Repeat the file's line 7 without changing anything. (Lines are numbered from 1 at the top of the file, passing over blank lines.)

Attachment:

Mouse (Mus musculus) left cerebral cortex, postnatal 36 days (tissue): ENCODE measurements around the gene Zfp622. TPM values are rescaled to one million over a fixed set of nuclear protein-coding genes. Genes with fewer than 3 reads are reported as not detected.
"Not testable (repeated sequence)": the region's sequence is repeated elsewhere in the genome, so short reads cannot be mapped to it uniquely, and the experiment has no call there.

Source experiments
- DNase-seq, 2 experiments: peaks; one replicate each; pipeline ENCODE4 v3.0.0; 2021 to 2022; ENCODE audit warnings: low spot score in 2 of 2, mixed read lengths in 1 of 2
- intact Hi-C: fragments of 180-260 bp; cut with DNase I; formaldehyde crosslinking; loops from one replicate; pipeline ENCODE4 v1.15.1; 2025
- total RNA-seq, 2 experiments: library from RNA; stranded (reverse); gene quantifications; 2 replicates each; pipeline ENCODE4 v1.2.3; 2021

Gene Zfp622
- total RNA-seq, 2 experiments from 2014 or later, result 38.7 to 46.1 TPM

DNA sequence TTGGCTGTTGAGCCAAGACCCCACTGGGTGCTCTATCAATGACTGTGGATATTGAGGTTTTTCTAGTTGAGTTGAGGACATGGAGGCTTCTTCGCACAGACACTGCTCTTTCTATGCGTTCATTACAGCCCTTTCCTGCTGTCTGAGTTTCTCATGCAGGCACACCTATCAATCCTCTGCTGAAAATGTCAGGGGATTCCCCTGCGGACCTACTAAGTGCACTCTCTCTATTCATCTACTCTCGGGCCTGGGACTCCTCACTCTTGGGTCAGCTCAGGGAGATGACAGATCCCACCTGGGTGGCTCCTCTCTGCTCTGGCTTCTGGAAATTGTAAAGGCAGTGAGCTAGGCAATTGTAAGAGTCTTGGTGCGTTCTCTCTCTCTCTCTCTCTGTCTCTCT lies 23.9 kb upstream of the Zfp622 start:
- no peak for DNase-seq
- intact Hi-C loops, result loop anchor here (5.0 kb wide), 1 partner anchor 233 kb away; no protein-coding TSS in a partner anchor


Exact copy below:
Gene Zfp622